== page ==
In an appearance that began at 10 a.m.
EDT (1400 GMT) before the Senate Commerce Committee, Muilenburg acknowledged errors.
"We've made mistakes and we got some things wrong.
We're improving and we're learning," he said.
For months, Boeing had largely not acknowledged blame and, instead, vowed to make a "safe plane safer." Tuesday's hearing represents Boeing's broadest acceptance of responsibility that it made mistakes.
Senator Roger Wicker, the committee chairman, questioned Muilenburg over the company's delay in releasing internal messages, first published by Reuters.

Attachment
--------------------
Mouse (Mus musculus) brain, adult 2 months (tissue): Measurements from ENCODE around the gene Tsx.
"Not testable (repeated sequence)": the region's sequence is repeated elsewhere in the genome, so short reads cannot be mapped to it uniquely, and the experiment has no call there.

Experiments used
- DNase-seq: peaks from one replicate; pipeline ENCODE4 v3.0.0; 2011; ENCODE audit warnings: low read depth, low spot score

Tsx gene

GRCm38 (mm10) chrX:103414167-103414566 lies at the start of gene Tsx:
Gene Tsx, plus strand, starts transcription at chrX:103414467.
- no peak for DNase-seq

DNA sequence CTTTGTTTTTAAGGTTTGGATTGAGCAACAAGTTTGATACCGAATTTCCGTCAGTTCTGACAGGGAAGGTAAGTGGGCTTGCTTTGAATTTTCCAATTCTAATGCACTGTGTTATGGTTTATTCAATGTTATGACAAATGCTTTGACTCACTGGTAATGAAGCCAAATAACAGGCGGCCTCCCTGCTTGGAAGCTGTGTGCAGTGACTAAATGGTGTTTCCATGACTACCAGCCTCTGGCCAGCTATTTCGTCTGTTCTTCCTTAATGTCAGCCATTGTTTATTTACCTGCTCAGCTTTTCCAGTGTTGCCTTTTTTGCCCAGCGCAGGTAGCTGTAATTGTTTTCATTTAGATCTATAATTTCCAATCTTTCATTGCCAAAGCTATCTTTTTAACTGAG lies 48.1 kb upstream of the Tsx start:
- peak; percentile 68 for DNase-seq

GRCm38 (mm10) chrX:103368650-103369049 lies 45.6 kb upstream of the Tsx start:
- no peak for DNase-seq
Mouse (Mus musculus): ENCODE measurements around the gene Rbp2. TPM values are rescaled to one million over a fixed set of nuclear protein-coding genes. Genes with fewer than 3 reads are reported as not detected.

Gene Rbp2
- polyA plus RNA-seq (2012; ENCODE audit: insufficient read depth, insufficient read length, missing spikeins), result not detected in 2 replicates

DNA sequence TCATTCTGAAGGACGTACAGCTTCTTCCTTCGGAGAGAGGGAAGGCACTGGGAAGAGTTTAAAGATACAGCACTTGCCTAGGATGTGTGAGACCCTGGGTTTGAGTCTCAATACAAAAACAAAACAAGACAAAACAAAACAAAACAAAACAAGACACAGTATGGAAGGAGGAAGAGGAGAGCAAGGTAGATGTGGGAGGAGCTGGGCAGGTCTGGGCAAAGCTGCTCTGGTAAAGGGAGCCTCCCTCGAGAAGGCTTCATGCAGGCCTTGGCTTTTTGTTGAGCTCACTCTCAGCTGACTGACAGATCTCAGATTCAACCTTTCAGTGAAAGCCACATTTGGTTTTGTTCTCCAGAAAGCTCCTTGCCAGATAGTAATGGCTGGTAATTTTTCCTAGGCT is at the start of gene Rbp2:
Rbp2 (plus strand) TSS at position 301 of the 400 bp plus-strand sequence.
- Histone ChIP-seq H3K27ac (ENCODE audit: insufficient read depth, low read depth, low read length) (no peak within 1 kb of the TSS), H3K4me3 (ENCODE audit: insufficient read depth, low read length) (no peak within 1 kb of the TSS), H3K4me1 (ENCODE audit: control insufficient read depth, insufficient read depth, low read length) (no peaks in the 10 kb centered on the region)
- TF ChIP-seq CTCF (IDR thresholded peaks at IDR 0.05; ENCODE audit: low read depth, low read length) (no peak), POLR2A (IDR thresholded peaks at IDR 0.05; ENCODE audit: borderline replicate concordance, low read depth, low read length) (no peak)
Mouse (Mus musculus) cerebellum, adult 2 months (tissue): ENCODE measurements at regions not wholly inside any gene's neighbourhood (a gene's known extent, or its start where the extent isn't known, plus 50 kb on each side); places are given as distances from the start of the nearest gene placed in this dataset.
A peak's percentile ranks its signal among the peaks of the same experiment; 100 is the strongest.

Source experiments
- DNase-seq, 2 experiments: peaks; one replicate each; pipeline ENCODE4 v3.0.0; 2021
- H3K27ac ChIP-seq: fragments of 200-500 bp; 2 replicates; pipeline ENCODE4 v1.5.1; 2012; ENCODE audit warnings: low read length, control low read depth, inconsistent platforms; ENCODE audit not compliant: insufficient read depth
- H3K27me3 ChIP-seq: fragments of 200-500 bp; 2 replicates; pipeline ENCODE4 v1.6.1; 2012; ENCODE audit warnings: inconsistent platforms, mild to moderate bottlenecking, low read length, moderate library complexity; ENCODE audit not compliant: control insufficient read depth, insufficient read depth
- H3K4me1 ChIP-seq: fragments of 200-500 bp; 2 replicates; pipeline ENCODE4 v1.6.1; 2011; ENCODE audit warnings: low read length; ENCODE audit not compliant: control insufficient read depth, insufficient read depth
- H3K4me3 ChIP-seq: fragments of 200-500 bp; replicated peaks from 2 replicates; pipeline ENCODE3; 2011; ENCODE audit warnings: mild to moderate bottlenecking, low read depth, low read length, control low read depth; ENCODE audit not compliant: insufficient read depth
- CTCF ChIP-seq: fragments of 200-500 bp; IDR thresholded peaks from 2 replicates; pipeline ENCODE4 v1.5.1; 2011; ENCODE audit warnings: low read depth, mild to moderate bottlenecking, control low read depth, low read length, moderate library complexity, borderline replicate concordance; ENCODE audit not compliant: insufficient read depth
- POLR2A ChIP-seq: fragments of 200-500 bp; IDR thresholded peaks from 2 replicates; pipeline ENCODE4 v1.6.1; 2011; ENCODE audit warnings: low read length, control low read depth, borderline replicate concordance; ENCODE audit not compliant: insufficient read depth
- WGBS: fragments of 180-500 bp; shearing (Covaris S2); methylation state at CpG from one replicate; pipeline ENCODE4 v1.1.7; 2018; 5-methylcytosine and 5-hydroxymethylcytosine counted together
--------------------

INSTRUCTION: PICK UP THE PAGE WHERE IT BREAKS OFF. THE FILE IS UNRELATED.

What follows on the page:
In those messages, a former test pilot described erratic behavior of a simulator version of the same software now linked to the deadly crashes, and also mentioned "Jedi-mind tricking" regulators over training requirements.
Wicker said those messages revealed a "disturbing level of casualness and flippancy." Muilenburg said he apologized to the FAA Administrator for the delay in turning over the messages, and said additional documents would likely be provided over time.
"We will cooperate fully," Muilenburg added.